This specialism will strengthen your empirical, quantitative, and methodological skills reasoning on your path towards a career in international organisations, national administrations, and economic consulting.
To be eligible for the Economic Policy specialism you must pass at least two of the following three half-units:
This course will explore theoretical and applied public economics using intermediate economic theory. There will be a consideration of models of public goods and externalities, including environmental policy, as well as discussions of tax evidence and incidence.
In the past century, the world has become increasingly globalised and interconnected. This course will consider both the theoretical and empirical analyses of the causes of economic integration and its impact upon policymakers.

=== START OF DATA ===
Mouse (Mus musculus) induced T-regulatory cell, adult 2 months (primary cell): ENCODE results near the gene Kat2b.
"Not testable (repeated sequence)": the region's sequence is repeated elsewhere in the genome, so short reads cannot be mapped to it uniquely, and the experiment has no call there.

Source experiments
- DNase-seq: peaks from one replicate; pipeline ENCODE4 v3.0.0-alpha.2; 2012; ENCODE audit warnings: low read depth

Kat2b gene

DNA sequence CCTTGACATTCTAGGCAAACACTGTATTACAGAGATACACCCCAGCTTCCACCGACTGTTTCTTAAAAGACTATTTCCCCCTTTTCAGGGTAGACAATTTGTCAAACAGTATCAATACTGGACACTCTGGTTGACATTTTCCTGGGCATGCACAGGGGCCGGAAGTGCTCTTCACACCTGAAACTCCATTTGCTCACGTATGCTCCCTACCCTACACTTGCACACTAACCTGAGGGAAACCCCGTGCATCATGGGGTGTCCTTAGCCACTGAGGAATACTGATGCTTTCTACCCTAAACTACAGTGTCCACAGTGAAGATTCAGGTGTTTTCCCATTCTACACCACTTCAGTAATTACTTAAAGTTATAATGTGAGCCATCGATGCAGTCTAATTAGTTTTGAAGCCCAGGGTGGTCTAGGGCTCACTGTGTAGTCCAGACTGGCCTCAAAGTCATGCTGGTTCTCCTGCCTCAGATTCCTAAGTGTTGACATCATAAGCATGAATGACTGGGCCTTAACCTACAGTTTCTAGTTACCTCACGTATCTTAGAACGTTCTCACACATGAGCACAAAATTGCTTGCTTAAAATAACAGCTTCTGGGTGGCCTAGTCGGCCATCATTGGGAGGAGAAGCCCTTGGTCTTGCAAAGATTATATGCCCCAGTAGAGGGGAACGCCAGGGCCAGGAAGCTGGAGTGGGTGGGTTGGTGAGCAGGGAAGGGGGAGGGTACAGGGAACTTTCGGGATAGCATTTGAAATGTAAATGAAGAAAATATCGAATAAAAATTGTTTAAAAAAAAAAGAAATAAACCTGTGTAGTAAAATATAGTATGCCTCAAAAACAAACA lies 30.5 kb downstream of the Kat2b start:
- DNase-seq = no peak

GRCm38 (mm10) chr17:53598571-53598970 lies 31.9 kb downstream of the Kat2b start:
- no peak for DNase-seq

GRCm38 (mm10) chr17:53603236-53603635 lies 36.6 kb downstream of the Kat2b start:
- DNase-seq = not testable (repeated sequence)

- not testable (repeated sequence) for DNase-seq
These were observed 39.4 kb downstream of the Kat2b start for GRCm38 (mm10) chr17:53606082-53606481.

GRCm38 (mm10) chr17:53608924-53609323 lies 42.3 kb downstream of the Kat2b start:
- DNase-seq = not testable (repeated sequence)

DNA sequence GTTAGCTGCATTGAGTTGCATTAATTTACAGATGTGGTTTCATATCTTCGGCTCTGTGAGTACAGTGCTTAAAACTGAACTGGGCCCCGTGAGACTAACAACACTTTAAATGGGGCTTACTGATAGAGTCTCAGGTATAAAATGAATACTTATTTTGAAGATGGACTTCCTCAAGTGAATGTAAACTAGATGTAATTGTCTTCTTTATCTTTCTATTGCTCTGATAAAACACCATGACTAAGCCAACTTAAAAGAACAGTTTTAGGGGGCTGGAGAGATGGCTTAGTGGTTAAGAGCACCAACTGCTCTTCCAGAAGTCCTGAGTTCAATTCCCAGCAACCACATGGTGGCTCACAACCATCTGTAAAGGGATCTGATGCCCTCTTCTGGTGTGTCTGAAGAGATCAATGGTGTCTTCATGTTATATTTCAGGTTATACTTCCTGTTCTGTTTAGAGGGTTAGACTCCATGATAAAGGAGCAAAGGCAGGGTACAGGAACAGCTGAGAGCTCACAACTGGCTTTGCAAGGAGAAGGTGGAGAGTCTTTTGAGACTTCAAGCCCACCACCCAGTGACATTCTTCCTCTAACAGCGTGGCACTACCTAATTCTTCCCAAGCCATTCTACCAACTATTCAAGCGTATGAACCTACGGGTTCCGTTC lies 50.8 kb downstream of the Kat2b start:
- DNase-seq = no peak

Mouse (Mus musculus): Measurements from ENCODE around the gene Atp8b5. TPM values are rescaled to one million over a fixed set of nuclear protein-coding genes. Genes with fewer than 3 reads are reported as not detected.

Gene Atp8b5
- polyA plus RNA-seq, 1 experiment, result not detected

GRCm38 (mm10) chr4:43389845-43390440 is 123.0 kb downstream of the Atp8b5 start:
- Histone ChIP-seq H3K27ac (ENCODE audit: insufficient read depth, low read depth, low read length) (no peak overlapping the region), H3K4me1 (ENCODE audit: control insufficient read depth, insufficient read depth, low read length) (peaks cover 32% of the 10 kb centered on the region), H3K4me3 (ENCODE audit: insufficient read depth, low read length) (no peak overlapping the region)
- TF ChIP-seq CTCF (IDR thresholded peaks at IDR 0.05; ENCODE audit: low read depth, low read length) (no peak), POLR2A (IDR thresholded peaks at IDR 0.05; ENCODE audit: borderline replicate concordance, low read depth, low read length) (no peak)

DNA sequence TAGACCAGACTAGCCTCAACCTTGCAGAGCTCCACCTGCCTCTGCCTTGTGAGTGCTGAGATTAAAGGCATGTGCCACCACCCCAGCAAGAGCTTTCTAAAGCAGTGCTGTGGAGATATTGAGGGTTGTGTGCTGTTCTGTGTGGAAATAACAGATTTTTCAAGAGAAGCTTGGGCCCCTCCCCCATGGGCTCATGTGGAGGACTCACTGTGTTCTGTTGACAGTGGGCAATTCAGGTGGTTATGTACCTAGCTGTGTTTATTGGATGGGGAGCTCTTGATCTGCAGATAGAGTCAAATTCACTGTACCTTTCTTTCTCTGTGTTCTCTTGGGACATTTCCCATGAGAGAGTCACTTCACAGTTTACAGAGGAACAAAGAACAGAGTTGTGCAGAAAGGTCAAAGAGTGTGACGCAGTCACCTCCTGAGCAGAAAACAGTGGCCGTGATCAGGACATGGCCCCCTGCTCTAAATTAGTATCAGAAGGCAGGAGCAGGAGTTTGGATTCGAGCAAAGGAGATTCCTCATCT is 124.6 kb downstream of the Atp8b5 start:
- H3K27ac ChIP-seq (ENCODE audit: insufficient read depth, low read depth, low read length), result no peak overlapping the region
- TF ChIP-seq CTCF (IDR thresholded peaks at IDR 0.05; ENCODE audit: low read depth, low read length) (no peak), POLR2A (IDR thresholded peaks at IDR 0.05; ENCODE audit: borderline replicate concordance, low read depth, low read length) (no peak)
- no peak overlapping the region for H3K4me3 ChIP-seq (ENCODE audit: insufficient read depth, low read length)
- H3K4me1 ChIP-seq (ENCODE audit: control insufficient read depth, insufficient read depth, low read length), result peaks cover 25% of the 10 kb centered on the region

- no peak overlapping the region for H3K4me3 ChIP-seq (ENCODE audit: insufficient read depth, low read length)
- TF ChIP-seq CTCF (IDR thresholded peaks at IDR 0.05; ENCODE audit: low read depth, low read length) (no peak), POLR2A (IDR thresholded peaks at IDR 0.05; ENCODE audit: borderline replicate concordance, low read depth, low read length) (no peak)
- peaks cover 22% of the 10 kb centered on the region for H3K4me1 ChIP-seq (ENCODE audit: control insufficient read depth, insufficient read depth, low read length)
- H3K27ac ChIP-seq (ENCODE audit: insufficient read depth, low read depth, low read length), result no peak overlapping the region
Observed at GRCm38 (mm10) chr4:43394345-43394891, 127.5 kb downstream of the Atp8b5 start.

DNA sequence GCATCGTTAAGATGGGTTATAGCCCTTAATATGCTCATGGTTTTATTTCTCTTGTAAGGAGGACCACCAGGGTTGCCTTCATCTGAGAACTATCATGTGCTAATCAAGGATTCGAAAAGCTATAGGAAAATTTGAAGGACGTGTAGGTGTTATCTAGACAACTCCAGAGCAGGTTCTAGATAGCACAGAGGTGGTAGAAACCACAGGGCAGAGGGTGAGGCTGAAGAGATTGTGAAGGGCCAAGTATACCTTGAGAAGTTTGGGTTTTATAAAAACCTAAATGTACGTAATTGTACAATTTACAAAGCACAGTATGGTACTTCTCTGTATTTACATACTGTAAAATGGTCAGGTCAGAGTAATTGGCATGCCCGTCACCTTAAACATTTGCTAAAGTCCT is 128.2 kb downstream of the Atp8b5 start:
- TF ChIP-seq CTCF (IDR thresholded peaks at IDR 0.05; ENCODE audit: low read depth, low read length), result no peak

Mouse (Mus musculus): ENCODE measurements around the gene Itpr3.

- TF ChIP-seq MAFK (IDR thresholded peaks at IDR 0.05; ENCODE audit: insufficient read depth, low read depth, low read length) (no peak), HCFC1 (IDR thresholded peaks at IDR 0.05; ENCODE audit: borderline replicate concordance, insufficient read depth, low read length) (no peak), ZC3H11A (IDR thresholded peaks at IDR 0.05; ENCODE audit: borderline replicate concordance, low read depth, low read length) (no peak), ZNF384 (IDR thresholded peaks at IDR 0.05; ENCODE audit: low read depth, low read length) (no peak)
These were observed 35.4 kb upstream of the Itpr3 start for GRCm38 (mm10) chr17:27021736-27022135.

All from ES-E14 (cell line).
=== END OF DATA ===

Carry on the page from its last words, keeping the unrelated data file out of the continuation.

This course provides an advanced treatment of empirical methods that are used to evaluate the effectiveness of public policies. Topics covered include the problem of casuality, the theory and practice of randomised experiments, difference-in-differences, synthetic controls, regression discontinuity, robust and clustered standard errors, and calibration.
Graduates who focused on economic policy have pursued careers in the OECD, the World Bank, national governments (including the Netherlands, Norway, Canada and the UK), government agencies (Indian Railways, British Council) and in private sector consulting (Accenture, Ernst & Young, McKinsey and KPMG).